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Sports Then and Now



Move Over Tiger! Rory McIlroy Dominates the U.S. Open 2

Posted on June 19, 2011 by Dean Hybl

The 22-year-old Rory McIlroy dominated the field at the 2011 U.S. Open.

It seems pretty ironic that the first U.S. Open played without the most dominant golfer of the last 15 years would serve as the coming out party for a 22-year-old golfer who dominated the tournament like no golfer other than Tiger Woods has ever done. Rory McIlroy broke so many records in claiming his first Major Championship that many now wonder if McIlroy could be golf’s next superstar.

If you happened to turn the television off after the first 63 holes of the Masters earlier this year and not pay attention to golf until now, you probably aren’t at all surprised that McIlroy led from wire-to-wire at the U.S. Open.

He was doing basically the same thing at the Masters before the wheels suddenly came off over the final  nine holes. McIlroy led by four strokes entering the final round and still had the lead at the 10th tee. However, he shot a 43 over the final nine and finished 10 strokes off the pace in a tie for 15th place.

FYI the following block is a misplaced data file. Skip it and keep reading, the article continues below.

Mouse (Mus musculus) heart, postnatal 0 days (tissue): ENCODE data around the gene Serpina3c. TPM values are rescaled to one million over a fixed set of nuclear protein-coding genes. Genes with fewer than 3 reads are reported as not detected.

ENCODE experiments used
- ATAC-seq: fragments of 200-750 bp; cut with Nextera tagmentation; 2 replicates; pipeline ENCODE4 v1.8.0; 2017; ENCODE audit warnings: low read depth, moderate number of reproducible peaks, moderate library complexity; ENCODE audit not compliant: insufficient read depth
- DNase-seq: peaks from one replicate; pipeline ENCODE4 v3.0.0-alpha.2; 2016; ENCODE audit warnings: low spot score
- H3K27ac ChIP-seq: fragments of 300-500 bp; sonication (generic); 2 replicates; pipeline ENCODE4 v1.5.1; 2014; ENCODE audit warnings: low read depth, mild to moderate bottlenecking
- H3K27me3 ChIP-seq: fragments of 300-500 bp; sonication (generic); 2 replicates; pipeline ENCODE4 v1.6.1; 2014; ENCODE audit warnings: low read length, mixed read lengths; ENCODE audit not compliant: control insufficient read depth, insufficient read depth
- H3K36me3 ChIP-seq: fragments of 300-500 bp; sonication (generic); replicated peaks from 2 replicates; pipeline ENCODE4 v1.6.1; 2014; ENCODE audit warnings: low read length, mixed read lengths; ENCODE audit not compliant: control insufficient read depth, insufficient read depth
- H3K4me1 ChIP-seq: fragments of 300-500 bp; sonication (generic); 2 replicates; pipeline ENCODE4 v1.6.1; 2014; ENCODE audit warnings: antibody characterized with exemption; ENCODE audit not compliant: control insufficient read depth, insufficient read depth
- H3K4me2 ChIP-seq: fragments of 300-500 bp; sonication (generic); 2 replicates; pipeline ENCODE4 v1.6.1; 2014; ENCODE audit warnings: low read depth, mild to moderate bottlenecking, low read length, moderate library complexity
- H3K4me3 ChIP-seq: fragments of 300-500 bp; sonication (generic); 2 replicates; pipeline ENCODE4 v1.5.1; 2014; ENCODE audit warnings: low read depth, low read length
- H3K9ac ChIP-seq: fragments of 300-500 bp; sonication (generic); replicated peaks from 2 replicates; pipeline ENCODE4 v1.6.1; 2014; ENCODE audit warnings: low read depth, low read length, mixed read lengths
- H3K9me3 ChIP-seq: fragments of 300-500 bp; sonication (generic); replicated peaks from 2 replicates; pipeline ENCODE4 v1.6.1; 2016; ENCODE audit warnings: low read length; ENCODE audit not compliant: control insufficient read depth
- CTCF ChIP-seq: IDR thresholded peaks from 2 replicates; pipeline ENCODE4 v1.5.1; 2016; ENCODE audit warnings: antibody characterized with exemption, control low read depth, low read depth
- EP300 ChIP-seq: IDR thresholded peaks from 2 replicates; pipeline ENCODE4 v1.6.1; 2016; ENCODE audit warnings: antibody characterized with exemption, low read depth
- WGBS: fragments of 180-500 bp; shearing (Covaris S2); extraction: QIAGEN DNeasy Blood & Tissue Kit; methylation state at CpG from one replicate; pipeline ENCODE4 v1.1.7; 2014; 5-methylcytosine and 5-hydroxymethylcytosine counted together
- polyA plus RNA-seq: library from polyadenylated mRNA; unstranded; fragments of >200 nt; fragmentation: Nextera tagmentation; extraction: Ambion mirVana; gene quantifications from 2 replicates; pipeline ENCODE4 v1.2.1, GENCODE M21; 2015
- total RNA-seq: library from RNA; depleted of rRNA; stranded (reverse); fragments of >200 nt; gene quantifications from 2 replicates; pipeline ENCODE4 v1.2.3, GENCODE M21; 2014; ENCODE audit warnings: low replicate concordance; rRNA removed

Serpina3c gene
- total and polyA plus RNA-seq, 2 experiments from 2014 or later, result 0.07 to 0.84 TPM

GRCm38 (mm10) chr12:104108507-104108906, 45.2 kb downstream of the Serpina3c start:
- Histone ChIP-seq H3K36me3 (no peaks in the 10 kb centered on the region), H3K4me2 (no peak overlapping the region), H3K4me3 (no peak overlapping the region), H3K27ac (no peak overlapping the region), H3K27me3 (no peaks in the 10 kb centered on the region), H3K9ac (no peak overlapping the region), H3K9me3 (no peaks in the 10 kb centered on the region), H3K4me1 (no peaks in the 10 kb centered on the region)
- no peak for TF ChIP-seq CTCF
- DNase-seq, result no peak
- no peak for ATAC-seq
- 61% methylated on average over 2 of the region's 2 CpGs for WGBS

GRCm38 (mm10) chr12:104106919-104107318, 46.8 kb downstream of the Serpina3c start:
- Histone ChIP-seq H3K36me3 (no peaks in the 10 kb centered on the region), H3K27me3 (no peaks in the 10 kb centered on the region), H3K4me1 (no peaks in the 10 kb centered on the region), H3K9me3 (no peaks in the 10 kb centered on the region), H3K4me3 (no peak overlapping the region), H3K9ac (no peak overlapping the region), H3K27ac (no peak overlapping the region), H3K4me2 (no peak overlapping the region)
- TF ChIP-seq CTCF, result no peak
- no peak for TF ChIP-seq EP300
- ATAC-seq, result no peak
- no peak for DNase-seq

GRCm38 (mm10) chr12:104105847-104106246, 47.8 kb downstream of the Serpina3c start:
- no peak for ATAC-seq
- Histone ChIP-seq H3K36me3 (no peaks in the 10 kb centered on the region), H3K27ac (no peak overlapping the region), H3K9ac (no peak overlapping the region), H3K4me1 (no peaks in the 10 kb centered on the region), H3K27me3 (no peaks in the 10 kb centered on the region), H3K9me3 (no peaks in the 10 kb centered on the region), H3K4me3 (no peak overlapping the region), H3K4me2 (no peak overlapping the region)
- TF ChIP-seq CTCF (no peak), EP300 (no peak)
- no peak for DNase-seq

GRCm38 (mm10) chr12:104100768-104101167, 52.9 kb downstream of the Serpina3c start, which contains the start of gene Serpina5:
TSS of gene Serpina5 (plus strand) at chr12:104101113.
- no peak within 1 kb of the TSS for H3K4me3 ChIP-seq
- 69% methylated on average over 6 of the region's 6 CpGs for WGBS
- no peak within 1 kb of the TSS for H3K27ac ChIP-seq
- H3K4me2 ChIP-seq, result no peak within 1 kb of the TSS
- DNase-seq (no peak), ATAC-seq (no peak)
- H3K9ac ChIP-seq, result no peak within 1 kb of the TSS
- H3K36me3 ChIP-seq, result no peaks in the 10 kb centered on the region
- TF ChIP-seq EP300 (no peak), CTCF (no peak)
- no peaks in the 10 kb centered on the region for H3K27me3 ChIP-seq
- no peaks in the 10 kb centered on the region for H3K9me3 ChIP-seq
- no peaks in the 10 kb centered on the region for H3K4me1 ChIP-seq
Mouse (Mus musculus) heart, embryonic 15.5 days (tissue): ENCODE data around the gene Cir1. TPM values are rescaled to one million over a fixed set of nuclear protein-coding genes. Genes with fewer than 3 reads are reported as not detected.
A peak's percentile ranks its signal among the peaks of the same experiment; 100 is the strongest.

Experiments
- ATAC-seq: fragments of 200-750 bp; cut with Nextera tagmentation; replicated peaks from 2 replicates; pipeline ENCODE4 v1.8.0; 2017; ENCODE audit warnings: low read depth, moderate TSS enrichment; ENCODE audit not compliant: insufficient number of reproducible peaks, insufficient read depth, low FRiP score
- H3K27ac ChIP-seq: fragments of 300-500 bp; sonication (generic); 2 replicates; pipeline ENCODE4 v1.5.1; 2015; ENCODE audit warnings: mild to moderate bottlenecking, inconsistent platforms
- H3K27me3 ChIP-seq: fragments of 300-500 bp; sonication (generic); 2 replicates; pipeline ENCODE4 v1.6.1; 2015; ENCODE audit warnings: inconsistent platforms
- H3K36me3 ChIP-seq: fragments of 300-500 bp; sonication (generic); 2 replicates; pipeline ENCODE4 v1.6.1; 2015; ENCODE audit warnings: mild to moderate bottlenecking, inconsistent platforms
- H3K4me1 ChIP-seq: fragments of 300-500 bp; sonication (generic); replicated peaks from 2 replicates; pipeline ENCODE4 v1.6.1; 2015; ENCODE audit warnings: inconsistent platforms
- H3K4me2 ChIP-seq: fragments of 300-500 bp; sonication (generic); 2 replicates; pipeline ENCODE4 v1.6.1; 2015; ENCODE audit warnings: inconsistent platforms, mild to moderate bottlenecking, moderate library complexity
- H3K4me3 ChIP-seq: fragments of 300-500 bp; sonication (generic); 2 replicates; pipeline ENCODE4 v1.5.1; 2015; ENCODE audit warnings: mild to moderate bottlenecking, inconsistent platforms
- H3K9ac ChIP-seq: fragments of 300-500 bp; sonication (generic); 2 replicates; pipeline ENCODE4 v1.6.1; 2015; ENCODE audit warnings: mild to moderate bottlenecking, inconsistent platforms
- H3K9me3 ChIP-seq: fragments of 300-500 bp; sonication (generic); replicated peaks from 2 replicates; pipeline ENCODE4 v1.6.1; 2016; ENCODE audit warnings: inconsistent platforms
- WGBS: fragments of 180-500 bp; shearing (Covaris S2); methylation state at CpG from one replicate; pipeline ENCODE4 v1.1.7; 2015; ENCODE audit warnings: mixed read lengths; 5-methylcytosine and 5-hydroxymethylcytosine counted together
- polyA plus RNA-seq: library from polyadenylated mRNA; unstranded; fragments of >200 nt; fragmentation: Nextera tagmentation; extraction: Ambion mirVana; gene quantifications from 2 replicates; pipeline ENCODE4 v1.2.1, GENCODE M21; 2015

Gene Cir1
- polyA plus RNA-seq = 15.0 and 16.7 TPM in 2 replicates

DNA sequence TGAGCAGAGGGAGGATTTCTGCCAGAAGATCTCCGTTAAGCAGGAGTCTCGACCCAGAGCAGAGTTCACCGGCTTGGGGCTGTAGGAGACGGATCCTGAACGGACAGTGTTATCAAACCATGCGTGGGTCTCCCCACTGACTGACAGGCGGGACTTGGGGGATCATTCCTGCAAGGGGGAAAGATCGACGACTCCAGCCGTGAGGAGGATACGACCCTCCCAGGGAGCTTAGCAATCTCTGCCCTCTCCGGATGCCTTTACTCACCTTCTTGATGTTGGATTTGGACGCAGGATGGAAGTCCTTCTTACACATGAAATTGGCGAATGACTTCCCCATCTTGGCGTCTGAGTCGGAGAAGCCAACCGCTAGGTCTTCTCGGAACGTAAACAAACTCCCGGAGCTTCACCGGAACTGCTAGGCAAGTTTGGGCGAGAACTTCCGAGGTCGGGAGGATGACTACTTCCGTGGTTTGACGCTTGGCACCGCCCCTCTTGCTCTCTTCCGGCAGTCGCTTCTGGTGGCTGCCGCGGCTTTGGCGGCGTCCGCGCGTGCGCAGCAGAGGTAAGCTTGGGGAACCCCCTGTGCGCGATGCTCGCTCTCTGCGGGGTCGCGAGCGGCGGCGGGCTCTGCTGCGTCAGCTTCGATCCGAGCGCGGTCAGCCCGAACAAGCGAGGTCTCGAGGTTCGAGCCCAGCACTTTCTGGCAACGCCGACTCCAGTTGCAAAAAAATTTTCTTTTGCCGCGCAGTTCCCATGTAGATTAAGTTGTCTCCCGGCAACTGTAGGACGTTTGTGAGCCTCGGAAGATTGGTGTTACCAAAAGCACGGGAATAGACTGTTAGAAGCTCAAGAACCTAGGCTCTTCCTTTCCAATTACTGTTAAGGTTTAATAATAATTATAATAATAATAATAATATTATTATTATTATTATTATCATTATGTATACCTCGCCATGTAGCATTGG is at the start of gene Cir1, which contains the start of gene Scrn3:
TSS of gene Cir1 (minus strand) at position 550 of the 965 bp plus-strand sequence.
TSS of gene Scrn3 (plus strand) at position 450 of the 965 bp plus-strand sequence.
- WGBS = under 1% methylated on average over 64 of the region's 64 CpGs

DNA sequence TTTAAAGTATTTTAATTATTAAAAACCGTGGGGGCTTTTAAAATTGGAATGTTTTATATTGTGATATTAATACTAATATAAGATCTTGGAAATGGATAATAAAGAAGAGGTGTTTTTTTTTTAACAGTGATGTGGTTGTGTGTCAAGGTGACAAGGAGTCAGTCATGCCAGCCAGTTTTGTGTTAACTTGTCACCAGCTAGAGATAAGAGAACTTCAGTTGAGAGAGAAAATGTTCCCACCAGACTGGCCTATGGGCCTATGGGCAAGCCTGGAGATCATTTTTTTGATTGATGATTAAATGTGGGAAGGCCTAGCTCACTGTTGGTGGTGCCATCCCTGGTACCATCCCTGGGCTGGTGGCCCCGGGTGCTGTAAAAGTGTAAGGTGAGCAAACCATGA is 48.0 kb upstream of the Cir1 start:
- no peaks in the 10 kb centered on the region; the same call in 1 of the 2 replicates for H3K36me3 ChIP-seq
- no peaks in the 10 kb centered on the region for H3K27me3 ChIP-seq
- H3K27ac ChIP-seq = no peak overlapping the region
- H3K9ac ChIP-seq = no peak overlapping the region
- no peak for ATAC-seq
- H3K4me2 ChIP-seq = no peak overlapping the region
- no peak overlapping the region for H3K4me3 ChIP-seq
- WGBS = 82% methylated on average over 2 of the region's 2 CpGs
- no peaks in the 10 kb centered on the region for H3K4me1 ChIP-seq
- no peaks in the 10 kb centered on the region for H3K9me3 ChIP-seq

Because of that record-setting collapse (his 80 was the worst score ever in the final round by a player who entered the final round leading the Masters), many were skeptical even when he opened the 2011 U.S. Open with a six-under 65 and followed it with a 66 to post the best first two-day score in U.S. Open history.

After shooting a 68 in the third round to take an eight stroke lead into the final round, even his opponents were hoping that McIlroy wouldn’t suffer another meltdown.

They needn’t worry as he birdied the first hole and never looked back as his final score of -16 (65-66-68-69=268) was the lowest score in U.S. Open history and four shots better than the -12 posted by Tiger Woods at the 2000 U.S. Open. All told, he established 12 new tournament records during his dominant victory. Read the rest of this entry →

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      The Sports Then and Now Vintage Athlete of the Month is a former major league baseball player who came into the game as a teenager and stayed until he was in his 40s. In between, Rusty Staub put up a solid career that was primarily spent on expansion or rebuilding teams.

      Originally signed by the Colt .45s at age 17, he made his major league debut as a 19-year old rookie and became only the second player in the modern era to play in more than 150 games as a teenager.

      Though he hit only .224 splitting time between first base and rightfield, Staub did start building a foundation that would turn him into an All-Star by 1967 when he finished fifth in the league with a .333 batting average.

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